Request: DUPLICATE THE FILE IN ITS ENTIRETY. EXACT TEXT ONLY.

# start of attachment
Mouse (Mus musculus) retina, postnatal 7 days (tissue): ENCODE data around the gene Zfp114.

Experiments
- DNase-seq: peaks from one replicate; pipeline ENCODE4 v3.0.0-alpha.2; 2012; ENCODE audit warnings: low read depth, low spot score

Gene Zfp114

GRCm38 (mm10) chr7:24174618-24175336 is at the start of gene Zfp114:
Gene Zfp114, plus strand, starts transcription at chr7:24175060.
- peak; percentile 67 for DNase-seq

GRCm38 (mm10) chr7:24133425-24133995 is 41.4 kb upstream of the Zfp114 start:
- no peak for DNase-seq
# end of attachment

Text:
Mouse (Mus musculus) retina, postnatal 7 days (tissue): ENCODE data around the gene Zfp114.

Experiments
- DNase-seq: peaks from one replicate; pipeline ENCODE4 v3.0.0-alpha.2; 2012; ENCODE audit warnings: low read depth, low spot score

Gene Zfp114

GRCm38 (mm10) chr7:24174618-24175336 is at the start of gene Zfp114:
Gene Zfp114, plus strand, starts transcription at chr7:24175060.
- peak; percentile 67 for DNase-seq

GRCm38 (mm10) chr7:24133425-24133995 is 41.4 kb upstream of the Zfp114 start:
- no peak for DNase-seq